Soyuz TMA Spacecraft
A Soyuz space capsule took the first crew to the International Space Station in November 2000. Since that time, at least one Soyuz has always been at the station, generally to serve as a lifeboat should the crew have to return to Earth unexpectedly. After the retirement of the space shuttle in 2011, the Soyuz TMA became the sole means of transportation for crew members going to or returning from the orbiting laboratory. At least one Russian Soyuz spacecraft is always docked to the space station. In addition, there is usually one or more resupply spacecraft attached to the station. The station is well supplied with docking and berthing ports for all these types of vehicles.
The Soyuz TMA spacecraft is a replacement for the Soyuz TM, which was used from May 1986 to November 2002 to take astronauts and cosmonauts to Mir and then to the International Space Station beginning in November 2000. The TMA increases safety, especially in descent and landing. It has smaller and more efficient computers and improved displays. In addition, the Soyuz TMA accommodates individuals as large as 6 feet, 3 inches tall and 209 pounds, compared to 6 feet and 187 pounds in the earlier TM. Minimum crewmember size for the TMA is 4 feet, 11 inches and 110 pounds, compared to 5 feet, 4 inches and 123 pounds for the TM.
Two new engines reduce landing speed and forces felt by crewmembers by 15 to 30 percent and a new entry control system and three-axis accelerometer increase landing accuracy. Instrumentation improvements include a color "glass cockpit," which is easier to use and gives the crew more information, with hand controllers that can be secured under an instrument panel. All the new components in the Soyuz TMA can spend up to one year in space.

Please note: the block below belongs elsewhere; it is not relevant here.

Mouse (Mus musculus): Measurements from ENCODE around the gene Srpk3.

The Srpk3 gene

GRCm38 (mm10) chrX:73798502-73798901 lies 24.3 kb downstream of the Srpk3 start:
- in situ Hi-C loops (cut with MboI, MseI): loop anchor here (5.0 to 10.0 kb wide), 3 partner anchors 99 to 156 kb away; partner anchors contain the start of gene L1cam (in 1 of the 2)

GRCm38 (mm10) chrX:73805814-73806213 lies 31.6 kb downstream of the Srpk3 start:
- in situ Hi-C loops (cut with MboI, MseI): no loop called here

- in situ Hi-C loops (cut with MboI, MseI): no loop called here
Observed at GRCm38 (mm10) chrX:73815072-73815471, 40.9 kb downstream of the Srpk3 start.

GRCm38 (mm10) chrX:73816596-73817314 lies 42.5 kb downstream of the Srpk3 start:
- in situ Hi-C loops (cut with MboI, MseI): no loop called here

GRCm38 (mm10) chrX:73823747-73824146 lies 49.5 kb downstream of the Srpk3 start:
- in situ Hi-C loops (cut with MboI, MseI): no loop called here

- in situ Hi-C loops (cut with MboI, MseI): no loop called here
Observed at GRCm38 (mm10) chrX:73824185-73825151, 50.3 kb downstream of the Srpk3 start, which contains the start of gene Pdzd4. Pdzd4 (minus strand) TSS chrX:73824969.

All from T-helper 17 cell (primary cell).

New components and the entire TMA were rigorously tested on the ground, in hangar-drop tests, in airdrop tests and in space before the spacecraft was declared flight-ready. For example, the accelerometer and associated software, as well as modified boosters (incorporated to cope with the TMA's additional mass), were tested on flights of Progress unpiloted supply spacecraft, while the new cooling system was tested on two Soyuz TM flights.
Descent module structural modifications, seats and seat shock absorbers were tested in hangar drop tests. Landing system modifications, including associated software upgrades, were tested in a series of airdrop tests. Additionally, extensive tests of systems and components were conducted on the ground.
The Orbital Module is used by the crew while on orbit during free-flight. It has a volume of 230 cubic feet, with a docking mechanism, hatch and rendezvous antennas located at the front end. The docking mechanism is used to dock with the space station and the hatch allows entry into the station. The rendezvous antennas are used by the automated docking system -- a radar-based system -- to maneuver towards the station for docking. There is also a window in the module. The opposite end of the Orbital Module connects to the Descent Module via a pressurized hatch. Before returning to Earth, the Orbital Module separates from the Descent Module -- after the deorbit maneuver -- and burns up upon re-entry into the atmosphere.